Adapting to climate change: is there scope for ecological management in the face of a global threat?| Journal of Applied Ecology | 2005 | Peer Reviewed | Review | https://doi.org/10.1111/j.1365-2664.2005.01082.x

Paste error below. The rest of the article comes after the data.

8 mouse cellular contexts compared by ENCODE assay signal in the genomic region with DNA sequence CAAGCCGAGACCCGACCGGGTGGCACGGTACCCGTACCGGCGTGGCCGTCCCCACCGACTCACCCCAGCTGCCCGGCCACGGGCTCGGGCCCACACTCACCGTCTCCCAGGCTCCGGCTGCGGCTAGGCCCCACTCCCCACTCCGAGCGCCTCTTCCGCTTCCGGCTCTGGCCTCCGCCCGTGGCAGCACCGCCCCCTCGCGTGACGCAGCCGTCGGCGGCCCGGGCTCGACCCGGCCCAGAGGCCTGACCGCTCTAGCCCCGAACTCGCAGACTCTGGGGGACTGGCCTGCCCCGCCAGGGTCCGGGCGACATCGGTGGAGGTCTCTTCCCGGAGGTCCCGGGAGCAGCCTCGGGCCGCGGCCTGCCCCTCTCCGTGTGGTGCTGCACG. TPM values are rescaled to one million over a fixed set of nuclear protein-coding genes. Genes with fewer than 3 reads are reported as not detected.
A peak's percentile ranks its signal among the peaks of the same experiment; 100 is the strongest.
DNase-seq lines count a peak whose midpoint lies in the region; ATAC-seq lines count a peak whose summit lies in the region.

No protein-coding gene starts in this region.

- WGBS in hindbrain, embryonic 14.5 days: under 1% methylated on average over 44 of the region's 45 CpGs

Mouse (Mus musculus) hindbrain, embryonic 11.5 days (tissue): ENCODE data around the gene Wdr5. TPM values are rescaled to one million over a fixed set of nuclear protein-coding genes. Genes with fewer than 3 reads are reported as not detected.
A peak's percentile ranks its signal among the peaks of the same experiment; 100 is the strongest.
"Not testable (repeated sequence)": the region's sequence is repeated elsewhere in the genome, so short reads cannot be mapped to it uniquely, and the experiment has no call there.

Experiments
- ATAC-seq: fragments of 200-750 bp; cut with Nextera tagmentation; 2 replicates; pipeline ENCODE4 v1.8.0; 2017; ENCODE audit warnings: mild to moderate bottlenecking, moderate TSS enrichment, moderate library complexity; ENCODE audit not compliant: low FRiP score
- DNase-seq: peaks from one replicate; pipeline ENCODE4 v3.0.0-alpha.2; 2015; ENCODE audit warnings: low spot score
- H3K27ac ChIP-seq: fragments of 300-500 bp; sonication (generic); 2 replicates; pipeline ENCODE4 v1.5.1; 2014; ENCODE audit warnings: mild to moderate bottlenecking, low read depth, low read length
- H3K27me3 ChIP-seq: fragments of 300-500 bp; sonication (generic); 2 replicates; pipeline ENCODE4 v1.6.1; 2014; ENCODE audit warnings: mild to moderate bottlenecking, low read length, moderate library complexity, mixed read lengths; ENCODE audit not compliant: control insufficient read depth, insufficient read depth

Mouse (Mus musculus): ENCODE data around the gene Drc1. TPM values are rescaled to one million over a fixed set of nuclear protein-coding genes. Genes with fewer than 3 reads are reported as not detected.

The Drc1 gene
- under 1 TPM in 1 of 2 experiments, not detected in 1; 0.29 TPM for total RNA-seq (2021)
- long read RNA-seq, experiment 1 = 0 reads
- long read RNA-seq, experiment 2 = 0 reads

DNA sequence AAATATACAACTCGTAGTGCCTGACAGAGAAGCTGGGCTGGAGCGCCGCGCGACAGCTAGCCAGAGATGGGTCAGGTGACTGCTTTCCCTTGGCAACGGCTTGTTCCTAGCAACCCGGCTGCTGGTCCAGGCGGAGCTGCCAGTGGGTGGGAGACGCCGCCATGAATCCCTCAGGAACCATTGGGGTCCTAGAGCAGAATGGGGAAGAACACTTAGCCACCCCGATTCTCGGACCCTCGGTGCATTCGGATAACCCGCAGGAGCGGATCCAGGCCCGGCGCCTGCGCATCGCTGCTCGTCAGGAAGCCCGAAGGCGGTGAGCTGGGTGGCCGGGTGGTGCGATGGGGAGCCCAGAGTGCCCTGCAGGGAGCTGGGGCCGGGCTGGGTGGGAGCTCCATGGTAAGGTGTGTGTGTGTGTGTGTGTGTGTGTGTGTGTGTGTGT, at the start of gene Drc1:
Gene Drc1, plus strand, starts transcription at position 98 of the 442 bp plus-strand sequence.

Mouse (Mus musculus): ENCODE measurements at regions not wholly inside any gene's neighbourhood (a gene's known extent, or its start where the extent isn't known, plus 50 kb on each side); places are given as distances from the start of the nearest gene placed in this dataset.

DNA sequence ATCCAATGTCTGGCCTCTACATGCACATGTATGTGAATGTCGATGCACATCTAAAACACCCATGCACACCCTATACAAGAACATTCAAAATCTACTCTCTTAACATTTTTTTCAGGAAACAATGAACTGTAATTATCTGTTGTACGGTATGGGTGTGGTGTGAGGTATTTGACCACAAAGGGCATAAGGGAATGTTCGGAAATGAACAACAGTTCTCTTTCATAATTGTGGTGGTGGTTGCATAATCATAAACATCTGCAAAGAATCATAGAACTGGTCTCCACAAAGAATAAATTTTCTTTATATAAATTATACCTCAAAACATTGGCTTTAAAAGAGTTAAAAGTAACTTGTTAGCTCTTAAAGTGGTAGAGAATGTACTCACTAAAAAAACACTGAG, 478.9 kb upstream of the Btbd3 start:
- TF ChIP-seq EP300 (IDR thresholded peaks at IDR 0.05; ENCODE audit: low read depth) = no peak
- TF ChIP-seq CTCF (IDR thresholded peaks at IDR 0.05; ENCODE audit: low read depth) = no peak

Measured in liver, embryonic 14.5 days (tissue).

Climate change is recognized as a major threat to the survival of species and integrityof ecosystems world-wide. Although considerable research has focused on climate impacts, relatively little work to date has been conducted on the practical application ofstrategies for adapting to climate change. Adaptation strategies should aim to increasethe flexibility in management of vulnerable ecosystems, enhance the inherent adapta-bility of species and ecosystem processes, and reduce trends in environmental and socialpressures that increase vulnerability to climate variability. 2. Knowledge of the specific attributes of climate change likely to impact on speciesor habitats is central to any adaptive management strategy. Temperature is not the onlyclimate variable likely to change as a result of anthropogenic increases in greenhousegases. In some regions changes in precipitation, relative humidity, radiation, wind speedand/or potential evapotranspiration may be more marked than for temperature. 3. Uncertainty exists in the response of species and ecosystems to a given climatescenario. While climate will have a direct impact on the performance of many species, forothers impacts will be indirect and result from changes in the spatiotemporal availabilityof natural resources. In addition, mutualistic and antagonistic interactions amongspecies will mediate both the indirect and direct effects of climate change. 4. Approaches to predict species’ responses to climate change have tended to addresseither changes in abundance with time or in spatial distribution. While correlativemodels may provide a good indication of climate change impacts on abundance, greaterunderstanding is generated by models incorporating aspects of life history, intra- andinterspecific competition and predation. Models are especially sensitive to the uncer-tainty inherent in future climate predictions, the complexity of species’ interactions andthe difficulties in parameterizing dispersal functions. Model outputs that have not beenappropriately validated with real data should be treated with caution. 5. Synthesis and applications . While climate impacts may be severe, they are oftenexacerbated by current management practices, such as the construction of sea defences,flood management and fire exclusion. In many cases adaptation approaches geared tosafeguard economic interests run contrary to options for biodiversity conservation.Increased environmental variability implies lower sustainable harvest rates andincreased risks of population collapse. Climate change may significantly reduce habitatsuitability and may threaten species with limited dispersal ability. In these cases, well-planned species translocations may prove a better option than management attempts toincrease landscape connectivity. Mathematical models, long-term population studies,natural experiments and the exploitation of natural environmental gradients provide asound basis for further understanding the consequences of climate change.